football Edit

Who stands to gain from early signing period - and who doesn't?

Nick Saban is not a fan of the new early signing period.
AP Images

Even though the early signing period is just a few days away, there’s plenty of uncertainty among coaches and recruits about how everything will play out once the letters-of-intent can start rolling in. Various media members and college head coaches – including Alabama’s Nick Saban – have come out against the early period while others have voiced support. So who stands to benefit the most - and the least - from the new period? Today we examine.

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Dabo Swinney
USA TODAY Sports Images

1. Longtime commits: While prospects who flip between multiple schools and release a new top five list every other week consistently make headlines, there are plenty of other recruits who quietly commit to the school of their choice and stay out of the limelight, for the most part. Signing in December will give those prospects a chance to lock in their commitment for good and put to rest any slim chance of other schools working to get into the mix in January or February. The thought process of instituting the early period was that most prospects would fall into this category, and while from a pure percentage point it will be, there still will be a lot of unexpected drama for the rest of the nation’s top players.

2. Schools with stable coaching situations: There are several programs that do a great job of building their classes early and staying away from the mad dash to the finish, and often times those are schools with very stable coaching situations. For example, Clemson has had most of its class built for months, and while it’s waiting on elite players such as five-star Cade Mays, the Tigers will have essentially their full class sign early. High-profile programs are usually involved with the most high-profile players, and the fact that schools such as Clemson, Miami and a few others will be mostly relaxed during the early period is a credit to the hard work they put in early.

3. Grumpy old sportswriters who only pay attention to recruiting one week a year: For years, traditional college football media members have been calling for an early signing period. Why, you ask? Because they don’t like how National Signing Day becomes more of a circus every year. These are the type of guys who still think it’s cool to say “surfing the web” and often like to open postgame press conferences with the phrase “talk about …”. They only check into the recruiting scene once a year and can always been counted to write a column about how it’s “out of control.” Those writers have finally gotten their wish and have the early period. It will be interesting to find out how they feel once they realize most of the nation’s elite prospects will only receive more attention in January and February once they don’t sign, creating more of a “circus” focused on a smaller pool of players.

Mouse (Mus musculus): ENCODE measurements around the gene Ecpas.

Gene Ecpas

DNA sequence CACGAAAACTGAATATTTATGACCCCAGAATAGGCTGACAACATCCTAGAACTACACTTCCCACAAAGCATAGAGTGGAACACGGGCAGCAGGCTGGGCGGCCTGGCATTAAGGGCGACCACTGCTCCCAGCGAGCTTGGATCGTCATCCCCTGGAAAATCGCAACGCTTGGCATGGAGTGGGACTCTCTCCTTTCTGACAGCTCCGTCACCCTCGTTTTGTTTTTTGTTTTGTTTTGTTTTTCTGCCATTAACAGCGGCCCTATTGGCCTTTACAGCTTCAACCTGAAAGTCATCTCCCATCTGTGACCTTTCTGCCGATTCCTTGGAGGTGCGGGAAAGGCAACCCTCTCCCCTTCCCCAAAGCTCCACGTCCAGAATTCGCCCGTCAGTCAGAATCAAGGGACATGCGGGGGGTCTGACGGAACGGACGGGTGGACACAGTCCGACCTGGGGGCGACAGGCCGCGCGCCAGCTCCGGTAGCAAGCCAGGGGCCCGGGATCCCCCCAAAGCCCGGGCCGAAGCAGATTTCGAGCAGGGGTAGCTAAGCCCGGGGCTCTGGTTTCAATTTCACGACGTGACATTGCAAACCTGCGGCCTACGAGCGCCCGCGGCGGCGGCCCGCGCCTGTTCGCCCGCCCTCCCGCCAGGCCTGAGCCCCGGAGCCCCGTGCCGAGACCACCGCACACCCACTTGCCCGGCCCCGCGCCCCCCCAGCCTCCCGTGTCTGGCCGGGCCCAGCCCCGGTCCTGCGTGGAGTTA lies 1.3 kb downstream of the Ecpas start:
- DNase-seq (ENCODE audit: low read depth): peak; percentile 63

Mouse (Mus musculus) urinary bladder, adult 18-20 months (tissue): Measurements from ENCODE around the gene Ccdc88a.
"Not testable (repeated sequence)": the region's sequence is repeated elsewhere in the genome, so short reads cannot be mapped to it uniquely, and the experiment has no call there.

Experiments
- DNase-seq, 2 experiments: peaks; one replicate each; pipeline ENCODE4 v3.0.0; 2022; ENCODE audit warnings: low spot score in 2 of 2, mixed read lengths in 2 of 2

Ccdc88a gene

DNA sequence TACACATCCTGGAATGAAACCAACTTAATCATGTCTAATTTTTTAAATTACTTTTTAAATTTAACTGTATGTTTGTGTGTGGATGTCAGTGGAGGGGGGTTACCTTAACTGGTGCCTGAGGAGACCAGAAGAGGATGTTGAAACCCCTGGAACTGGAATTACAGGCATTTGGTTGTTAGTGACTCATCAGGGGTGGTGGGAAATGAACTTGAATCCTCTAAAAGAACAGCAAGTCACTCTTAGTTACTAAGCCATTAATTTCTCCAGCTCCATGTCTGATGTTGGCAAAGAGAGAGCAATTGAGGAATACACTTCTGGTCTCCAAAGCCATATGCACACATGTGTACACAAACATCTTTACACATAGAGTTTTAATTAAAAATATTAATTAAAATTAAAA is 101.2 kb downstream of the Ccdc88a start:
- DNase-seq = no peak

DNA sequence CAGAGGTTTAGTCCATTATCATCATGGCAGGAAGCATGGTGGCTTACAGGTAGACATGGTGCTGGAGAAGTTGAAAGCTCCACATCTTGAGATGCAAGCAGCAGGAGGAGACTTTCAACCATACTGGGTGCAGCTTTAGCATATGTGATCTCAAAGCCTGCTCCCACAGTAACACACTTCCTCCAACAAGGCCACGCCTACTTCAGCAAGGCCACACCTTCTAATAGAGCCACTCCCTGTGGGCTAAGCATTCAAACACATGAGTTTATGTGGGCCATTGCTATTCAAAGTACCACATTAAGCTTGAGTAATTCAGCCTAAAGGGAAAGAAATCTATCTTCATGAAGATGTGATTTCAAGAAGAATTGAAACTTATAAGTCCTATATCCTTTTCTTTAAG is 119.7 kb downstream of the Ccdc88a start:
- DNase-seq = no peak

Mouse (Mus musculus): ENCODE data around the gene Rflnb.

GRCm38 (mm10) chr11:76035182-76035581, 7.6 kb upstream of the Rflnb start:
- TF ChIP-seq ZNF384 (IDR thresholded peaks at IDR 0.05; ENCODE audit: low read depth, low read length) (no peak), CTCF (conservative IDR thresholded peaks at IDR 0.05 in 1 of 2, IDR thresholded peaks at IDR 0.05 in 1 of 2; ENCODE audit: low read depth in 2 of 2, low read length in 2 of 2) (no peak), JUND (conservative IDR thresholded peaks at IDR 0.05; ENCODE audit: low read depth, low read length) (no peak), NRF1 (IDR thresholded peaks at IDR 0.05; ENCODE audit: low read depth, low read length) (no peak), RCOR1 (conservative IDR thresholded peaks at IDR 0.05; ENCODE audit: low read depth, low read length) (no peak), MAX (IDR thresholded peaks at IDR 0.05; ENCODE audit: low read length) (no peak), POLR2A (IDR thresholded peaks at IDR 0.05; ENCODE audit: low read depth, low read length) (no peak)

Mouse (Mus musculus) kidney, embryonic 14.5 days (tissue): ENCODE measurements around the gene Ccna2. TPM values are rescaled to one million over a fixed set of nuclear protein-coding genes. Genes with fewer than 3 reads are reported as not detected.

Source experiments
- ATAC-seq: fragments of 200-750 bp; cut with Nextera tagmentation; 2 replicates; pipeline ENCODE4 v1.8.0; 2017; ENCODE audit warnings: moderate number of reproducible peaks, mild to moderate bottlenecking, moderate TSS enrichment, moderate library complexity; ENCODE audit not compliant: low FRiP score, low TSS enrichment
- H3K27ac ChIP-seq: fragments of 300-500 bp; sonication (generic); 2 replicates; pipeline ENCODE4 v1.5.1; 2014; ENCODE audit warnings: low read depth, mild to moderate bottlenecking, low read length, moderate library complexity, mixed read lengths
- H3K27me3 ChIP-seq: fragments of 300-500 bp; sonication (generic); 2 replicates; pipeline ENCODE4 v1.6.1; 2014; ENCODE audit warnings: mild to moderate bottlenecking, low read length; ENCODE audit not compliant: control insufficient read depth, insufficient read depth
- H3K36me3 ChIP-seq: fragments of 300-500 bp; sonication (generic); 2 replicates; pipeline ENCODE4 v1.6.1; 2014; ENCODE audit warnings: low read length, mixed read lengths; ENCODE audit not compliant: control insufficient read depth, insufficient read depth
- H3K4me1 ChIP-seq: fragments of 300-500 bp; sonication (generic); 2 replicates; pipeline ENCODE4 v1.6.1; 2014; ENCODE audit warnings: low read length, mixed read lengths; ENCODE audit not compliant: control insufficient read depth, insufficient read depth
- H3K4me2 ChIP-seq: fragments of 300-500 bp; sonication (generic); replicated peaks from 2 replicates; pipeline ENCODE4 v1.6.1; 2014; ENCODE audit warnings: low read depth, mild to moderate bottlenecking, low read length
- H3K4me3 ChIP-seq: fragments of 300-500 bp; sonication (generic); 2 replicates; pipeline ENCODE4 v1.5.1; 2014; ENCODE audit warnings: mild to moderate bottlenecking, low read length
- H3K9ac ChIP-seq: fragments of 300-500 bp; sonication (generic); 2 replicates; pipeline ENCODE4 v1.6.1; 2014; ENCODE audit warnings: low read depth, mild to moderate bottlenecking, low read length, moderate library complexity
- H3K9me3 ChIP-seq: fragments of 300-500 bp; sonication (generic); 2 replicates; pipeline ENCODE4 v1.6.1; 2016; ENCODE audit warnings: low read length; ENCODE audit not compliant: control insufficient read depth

Jimbo Fisher
AP Photo/Sam Craft

1. Schools with new coaching staffs: The last few months saw one of the most active and unique coaching carousels in recent memory, and the ramifications from all the moves are still being felt on the recruiting trail. Most of the new coaches have yet to finalize their staffs, and the uncertainty is causing problems as those programs try to build their classes. Most of these programs will likely be battling one another to fill out their classes after the early period, and it will be tough because there will be limited unsigned prospects available.

2. Recruits who don’t know they’re about to be blindsided: After the traditional National Signing Day every year there are tons of assistant coaches who change jobs and move onto new homes. In the past, this has led to hurt feelings among recruits who felt like they were signed under false pretenses. But like most rules that are laid out in recruiting, the actual prospects are often the last people considered. So there figures to be plenty of recruits who sign, thinking they are going to playing for a particular assistant coach only to have him leave and end up elsewhere. Those recruits will have no recourse to get out of their letters-of-intent and had they waited until February to sign, they would have had a clearer picture of their future.

3. Teams playing in early bowl games: Bowl season kicked off in full force this past weekend, with more than a dozen teams playing their postseason contests. But with most of them not receiving those invites until early December, it caused major headaches on the recruiting trail. Oregon, for instance, was forced to scrap a major official visit weekend – the last one before the dead period – in order to travel to Las Vegas and play its bowl game. For some of those schools, it meant a chance to impress prospects was lost. For others, it meant that they had to ask prospects to delay their decisions until February. To make matters even worse, eight programs will be playing their bowl games during the early signing window from Dec. 20 to Dec. 22, which could mean missing an important phone call from a potential signee.